NBA Suspends The Season: Should Others Follow Suit?

Brandon Breeland

The NBA season has been suspended indefinitely after Rudy Gobert, a player for the Utah Jazz, tested positive for COVID-19 on Wednesday.

“The NBA is suspending game play following the conclusion of Wednesday’s schedule of games until further notice. The NBA will use this hiatus to determine next steps for moving forward in regard to the coronavirus pandemic,” said the league in a press release Wednesday.

The Utah Jazz-Oklahoma City Thunder game in Oklahoma City was promptly postponed and players from both teams are being quarantined in the Chesapeake Energy Arena until they have been cleared, according to Adrian Wojnarowski of ESPN.

The final game that was expected to be played Wednesday, the New Orleans Pelicans versus the Sacramento Kings, was also suspended due to a referee planned to work the game having previously worked the Utah Jazz-Toronto Raptors game on Monday.

The move leaves the NHL weighing its options for the future of its own season according to their own press release on Wednesday, while the MLB has yet to announce official word regarding the rest of 2020’s spring training and the start of the 2020 regular season.

“The NHL is continuing to consult with medical experts and is evaluating the options. We expect to have a further update tomorrow,” the league wrote in their press release.

This comes after a flurry of moves by city and state government officials, including Gov. Jay Inslee of Washington barring public events larger than 250 people, and San Francisco Mayor London Breed prohibiting events of 1,000 people or more in an effort to protect the public from COVID-19, directly affecting sporting events in those two areas.

Locally, the CCCAA have already announced that their basketball playoff tournaments will be played without fans, of which COS basketball is included. Other COS sports have yet to announce their plans for handling the potential spread of COVID-19, and there have been no confirmed cases in Tulare County.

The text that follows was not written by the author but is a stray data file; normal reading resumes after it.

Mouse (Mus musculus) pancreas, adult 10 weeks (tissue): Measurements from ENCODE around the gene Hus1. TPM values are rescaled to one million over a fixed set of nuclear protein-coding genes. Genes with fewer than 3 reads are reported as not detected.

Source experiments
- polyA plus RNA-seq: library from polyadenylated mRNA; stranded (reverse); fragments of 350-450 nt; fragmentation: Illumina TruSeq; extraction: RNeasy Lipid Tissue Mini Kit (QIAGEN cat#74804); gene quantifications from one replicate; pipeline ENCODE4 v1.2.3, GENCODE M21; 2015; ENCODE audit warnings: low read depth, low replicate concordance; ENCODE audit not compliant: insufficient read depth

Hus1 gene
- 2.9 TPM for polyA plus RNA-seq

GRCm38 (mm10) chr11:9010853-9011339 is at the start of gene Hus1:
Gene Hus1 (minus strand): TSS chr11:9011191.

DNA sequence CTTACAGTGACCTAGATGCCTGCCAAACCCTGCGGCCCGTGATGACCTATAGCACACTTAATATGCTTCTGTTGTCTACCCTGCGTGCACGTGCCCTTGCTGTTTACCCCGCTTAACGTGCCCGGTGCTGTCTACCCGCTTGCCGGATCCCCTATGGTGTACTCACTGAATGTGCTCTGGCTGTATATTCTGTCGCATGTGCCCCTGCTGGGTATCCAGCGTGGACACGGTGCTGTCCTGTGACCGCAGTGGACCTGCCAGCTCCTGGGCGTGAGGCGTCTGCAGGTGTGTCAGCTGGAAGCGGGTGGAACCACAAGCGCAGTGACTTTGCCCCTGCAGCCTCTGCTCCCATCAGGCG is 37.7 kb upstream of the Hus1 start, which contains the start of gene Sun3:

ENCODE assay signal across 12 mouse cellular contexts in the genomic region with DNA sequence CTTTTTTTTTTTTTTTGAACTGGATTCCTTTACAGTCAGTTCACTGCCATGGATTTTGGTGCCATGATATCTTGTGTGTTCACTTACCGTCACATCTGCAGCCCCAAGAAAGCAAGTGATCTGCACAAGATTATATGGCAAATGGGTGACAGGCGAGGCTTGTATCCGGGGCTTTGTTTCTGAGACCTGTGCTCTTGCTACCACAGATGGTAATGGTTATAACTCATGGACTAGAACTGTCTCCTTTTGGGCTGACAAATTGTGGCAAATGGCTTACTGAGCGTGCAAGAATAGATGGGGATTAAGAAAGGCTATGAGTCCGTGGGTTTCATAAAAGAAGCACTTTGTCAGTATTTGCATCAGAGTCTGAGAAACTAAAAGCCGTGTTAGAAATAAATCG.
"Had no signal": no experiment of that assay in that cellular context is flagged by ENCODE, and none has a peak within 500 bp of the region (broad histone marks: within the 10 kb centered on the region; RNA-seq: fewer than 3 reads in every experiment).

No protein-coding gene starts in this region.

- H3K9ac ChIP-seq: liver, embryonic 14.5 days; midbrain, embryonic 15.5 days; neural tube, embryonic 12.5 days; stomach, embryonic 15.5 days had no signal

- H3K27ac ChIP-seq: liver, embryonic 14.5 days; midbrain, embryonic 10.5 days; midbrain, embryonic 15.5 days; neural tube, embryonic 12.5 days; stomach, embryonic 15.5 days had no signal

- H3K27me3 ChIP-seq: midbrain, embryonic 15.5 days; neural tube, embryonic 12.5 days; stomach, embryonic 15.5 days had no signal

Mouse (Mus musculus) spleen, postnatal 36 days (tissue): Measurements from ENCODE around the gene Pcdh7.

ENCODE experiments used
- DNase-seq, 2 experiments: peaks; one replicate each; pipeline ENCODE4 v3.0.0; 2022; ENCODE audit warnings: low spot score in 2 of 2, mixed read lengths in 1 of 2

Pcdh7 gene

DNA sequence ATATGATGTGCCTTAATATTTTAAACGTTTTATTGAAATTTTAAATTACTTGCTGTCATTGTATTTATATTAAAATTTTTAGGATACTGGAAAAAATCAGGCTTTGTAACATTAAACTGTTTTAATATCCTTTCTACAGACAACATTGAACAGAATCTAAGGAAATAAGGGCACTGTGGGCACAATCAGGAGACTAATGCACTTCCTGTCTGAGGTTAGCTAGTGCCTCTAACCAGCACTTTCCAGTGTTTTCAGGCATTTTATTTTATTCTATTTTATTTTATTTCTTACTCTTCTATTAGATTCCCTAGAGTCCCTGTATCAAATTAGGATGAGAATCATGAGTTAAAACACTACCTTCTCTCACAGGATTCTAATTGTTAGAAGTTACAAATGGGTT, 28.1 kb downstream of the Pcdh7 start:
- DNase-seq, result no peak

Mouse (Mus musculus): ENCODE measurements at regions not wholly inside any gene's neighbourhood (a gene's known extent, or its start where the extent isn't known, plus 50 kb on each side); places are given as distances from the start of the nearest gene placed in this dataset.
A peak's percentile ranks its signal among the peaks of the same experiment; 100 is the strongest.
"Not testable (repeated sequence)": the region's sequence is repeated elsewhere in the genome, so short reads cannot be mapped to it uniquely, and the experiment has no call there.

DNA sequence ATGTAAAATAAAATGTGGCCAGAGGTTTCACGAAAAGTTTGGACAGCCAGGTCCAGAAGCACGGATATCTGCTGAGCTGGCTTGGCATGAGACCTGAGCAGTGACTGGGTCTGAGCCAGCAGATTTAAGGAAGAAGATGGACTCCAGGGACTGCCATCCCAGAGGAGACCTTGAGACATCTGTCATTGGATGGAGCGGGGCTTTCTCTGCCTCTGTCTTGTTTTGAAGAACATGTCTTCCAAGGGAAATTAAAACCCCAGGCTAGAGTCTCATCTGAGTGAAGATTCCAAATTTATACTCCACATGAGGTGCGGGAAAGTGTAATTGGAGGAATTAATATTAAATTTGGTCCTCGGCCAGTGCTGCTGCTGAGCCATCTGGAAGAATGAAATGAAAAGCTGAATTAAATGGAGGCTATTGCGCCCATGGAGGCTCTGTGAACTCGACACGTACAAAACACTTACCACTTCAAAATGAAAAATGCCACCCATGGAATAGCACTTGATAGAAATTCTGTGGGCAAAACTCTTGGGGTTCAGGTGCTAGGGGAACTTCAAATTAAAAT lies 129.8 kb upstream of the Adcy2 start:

As cases continue to increase throughout the country, obviously public health should be the top priority, but it will clearly come at some cost, and with COVID-19’s low mortality rate thus far, is it ultimately worth it?

While the idea of playing without fans felt a little extreme, an entire league suspending its season to protect the public from the spread of the virus is certainly bold. It will cost the league presumably millions of dollars, but the NBA has been clear many times through Adam Silver’s tenure as commissioner that sometimes, the money doesn’t matter.

This is one of those times.

The NBA is once again on the forefront of protecting its players, and they should be commended for their efforts to commit to public and player safety. What will happen to the jobs lost during the meantime is yet to be determined, and while it’s important those people get compensated, the health of everyone involved is clearly on the forefront of the league’s mind, and rightfully so.

As the cost of coronavirus continues to climb in multiple ways, we’ll continue to see how the sports industry reacts to the pandemic and how the other leagues will react. Only time will tell.